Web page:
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Darwin Correspondence Project

From A. C. Ramsay   3 January 1872


3 Jany 1872

My dear Mr Darwin

There are 4 stones down the midle 16 inches square.

3 at the sides 18 in x 8, 1, 12 x 8 in

1, 17 x 2 in, 1, 18 x 14 in 2 24 x 14 in

besides the 2 sides & top & bottom of the paved space, each 7 ft 2 by 3 ft 2.

But perhaps the best mode of estimate is as follows. I measured all the lines of the junction of the stones with the walls that bound the pavement, & of the stones with each other. The result is 39 feet 2 inches of narrow interspaces through which worms could come to the surface taking the whole 7 ft 2 in by 3 ft 2 in into account.1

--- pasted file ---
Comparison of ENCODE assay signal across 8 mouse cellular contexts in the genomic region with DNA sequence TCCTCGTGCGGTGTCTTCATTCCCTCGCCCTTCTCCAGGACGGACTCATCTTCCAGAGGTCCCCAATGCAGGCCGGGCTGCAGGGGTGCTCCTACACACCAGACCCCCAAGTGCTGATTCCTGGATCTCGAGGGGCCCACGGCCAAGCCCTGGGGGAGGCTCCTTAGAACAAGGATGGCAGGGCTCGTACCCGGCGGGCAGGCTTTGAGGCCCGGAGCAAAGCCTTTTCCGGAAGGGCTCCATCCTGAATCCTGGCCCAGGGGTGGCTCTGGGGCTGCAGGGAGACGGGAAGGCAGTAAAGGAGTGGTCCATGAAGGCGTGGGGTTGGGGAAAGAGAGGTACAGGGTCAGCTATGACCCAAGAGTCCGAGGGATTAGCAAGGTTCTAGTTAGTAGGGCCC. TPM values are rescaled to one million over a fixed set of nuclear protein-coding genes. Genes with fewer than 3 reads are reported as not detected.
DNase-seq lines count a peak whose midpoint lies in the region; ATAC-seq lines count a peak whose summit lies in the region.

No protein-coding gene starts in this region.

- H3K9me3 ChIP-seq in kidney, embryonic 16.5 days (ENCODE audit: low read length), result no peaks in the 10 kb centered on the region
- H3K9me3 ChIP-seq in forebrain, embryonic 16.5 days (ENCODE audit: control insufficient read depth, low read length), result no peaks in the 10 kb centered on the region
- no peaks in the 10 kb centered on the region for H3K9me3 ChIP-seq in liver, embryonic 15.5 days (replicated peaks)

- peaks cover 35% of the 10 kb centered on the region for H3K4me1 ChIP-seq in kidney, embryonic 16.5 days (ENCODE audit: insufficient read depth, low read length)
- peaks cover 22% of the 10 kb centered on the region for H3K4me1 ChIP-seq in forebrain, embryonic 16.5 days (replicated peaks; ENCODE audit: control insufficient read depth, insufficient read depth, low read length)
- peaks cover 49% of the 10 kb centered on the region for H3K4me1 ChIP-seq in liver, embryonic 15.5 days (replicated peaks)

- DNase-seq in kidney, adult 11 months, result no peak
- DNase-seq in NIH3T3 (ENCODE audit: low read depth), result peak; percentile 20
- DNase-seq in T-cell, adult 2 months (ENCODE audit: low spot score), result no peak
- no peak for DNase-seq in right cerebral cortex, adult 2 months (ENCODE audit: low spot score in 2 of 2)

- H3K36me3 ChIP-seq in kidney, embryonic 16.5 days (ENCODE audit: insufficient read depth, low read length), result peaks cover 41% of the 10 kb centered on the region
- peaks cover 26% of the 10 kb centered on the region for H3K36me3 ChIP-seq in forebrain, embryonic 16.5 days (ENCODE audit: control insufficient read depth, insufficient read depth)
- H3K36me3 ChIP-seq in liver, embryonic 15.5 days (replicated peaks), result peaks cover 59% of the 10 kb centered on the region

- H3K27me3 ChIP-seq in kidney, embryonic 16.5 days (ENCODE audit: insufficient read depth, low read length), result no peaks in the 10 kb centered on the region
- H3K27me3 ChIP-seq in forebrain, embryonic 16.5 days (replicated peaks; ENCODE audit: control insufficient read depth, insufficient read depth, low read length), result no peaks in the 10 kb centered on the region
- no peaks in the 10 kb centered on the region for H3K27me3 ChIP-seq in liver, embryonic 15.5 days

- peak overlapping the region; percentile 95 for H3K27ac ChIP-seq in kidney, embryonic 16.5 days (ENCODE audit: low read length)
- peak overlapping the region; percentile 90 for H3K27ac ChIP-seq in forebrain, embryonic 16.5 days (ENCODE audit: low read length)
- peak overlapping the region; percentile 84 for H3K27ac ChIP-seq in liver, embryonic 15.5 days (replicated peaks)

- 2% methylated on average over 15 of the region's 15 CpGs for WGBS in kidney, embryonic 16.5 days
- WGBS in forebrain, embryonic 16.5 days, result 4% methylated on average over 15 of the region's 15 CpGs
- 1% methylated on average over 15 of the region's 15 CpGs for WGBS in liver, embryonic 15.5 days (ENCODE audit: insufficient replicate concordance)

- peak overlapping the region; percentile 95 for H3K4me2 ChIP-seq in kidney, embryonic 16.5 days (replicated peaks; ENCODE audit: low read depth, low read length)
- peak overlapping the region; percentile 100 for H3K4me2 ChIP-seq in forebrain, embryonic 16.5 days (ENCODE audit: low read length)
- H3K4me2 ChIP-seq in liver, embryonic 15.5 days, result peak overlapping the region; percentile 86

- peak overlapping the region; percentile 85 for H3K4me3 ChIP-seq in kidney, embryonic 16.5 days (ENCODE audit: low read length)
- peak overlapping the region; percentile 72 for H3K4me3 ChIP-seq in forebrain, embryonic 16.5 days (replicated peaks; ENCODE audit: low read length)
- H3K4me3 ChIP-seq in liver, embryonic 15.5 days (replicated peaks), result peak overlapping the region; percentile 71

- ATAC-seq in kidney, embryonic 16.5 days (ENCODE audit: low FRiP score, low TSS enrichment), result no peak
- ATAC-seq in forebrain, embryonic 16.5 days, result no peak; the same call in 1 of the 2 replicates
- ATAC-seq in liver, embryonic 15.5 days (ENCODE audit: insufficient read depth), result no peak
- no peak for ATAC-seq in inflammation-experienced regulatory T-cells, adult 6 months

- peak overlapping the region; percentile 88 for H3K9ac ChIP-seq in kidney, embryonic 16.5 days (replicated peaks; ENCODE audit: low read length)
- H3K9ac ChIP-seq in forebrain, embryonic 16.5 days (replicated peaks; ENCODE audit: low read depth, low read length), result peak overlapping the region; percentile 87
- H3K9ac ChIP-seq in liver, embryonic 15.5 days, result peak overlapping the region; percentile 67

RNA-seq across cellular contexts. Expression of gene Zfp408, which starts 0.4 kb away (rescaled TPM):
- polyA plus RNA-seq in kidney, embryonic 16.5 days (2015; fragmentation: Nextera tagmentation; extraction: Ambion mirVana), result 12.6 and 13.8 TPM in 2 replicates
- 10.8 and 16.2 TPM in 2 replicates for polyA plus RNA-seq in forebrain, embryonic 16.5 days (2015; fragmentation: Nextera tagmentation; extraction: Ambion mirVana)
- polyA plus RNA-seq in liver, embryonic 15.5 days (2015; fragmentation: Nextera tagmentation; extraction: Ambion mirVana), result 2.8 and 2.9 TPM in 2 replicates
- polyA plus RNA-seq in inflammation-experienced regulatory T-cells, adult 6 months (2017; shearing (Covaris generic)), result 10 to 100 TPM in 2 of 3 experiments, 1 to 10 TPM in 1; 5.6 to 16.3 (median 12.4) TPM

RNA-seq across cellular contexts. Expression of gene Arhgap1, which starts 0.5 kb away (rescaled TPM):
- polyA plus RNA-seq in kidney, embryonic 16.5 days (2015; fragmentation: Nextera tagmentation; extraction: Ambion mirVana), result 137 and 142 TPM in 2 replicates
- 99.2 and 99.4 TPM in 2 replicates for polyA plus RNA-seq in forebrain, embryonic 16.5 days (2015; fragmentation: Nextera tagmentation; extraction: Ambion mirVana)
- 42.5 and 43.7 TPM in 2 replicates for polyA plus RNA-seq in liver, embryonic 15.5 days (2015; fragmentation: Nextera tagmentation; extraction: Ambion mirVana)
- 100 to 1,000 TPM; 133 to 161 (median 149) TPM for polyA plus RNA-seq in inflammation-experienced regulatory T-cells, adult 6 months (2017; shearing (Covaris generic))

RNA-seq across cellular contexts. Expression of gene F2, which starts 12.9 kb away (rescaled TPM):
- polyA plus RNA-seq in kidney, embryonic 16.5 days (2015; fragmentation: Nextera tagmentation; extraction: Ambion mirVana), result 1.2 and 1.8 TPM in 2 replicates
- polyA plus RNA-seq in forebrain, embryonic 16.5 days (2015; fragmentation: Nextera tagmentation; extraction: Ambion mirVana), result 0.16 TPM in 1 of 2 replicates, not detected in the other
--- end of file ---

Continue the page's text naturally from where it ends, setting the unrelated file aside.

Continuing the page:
I am sorry I have delayed a little & hope I am not too late for you. Daylight at this time of the year is rather scarce with me at home except on Sundays & Sir John Lubbocks holidays.2

Yours very sincerely | Andw C Ramsay


Ramsay describes a pavement running from his house to his garden; the pavement had subsided apparently as a result of the action of earthworms (see Earthworms, pp. 192–3, and Correspondence vol. 19, letter to A. C. Ramsay, 21 December [1871], and letter from A. C. Ramsay, 27 December 1871). Ramsay lived at 29 Upper Phillimore Place, Kensington (Post Office London directory 1871).
John Lubbock had drafted the Bank Holiday Bill, which was passed in 1871 (ODNB).


Further details and measurements of the stones in the courtyard pavement for CD’s investigation of earthworm action.

Letter details

Letter no.
Andrew Crombie Ramsay
Charles Robert Darwin
Sent from
Source of text
DAR 176: 18
Physical description

Please cite as

Darwin Correspondence Project, “Letter no. 8141,” accessed on 19 July 2019,

Also published in The Correspondence of Charles Darwin, vol. 20